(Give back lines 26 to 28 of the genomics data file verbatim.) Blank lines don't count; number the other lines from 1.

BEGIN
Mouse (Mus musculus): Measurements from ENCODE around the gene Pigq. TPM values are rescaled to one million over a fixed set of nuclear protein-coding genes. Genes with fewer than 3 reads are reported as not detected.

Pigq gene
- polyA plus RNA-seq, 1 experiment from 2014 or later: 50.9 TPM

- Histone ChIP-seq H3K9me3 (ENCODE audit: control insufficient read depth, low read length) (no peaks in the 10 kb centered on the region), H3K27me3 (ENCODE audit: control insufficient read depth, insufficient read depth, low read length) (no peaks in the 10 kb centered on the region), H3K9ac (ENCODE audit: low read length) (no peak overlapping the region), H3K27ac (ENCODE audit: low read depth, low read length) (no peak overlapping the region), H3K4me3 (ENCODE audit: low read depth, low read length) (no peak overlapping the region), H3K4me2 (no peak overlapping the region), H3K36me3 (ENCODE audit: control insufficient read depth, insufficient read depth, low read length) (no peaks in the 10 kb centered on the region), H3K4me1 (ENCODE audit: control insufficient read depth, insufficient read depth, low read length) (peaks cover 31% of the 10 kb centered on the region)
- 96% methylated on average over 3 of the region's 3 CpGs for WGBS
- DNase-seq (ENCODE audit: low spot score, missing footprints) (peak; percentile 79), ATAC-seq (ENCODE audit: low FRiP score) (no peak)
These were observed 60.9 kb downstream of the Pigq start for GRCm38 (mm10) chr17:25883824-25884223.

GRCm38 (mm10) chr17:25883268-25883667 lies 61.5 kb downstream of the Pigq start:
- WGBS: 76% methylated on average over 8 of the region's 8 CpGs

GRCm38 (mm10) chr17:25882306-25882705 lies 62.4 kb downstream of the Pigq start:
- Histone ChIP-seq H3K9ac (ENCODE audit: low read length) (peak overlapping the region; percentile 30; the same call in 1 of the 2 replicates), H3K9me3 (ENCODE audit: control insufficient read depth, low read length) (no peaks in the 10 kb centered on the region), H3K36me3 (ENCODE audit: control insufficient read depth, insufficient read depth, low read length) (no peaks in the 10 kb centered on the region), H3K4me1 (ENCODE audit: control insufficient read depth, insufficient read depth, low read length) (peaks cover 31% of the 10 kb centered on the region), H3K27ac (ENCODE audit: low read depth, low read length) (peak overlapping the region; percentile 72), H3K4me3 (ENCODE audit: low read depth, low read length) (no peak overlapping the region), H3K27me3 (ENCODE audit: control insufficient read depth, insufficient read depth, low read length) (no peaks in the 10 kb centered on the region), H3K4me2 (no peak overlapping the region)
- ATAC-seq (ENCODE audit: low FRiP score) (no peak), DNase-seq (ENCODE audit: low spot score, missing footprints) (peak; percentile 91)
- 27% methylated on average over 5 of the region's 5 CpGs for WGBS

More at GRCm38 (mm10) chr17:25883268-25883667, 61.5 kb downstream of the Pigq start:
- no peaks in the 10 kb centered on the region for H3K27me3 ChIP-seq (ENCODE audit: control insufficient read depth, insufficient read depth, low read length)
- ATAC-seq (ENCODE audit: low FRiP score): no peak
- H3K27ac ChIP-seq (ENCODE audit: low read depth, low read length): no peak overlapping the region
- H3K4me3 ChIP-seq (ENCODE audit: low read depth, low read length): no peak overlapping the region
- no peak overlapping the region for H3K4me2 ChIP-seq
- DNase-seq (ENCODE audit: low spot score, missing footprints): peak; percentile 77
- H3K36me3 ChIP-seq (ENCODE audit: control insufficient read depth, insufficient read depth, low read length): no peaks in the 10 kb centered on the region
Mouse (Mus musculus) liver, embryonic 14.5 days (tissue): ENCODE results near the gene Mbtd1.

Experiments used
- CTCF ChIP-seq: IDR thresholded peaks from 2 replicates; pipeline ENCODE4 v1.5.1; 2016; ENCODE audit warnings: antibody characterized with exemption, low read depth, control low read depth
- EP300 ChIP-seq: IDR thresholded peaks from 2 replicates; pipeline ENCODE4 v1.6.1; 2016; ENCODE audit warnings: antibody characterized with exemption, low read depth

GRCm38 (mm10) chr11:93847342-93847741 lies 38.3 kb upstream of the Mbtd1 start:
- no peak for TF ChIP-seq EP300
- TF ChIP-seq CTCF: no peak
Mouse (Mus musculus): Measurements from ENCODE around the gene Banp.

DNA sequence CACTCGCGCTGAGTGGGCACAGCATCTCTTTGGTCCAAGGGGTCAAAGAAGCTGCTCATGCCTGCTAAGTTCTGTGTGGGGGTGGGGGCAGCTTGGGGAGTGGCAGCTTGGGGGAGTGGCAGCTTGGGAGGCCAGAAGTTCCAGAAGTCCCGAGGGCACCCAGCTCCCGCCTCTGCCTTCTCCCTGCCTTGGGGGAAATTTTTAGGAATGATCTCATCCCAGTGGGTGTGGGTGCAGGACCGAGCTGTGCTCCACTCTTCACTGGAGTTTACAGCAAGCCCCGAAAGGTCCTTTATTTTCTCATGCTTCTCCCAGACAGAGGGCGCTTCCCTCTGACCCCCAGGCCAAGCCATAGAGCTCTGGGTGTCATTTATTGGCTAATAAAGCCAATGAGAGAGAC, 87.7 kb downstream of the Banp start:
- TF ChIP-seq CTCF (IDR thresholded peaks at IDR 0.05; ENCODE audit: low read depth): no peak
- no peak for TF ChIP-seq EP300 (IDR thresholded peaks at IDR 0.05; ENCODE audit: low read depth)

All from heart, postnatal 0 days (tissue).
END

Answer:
GRCm38 (mm10) chr11:93847342-93847741 lies 38.3 kb upstream of the Mbtd1 start:
- no peak for TF ChIP-seq EP300
- TF ChIP-seq CTCF: no peak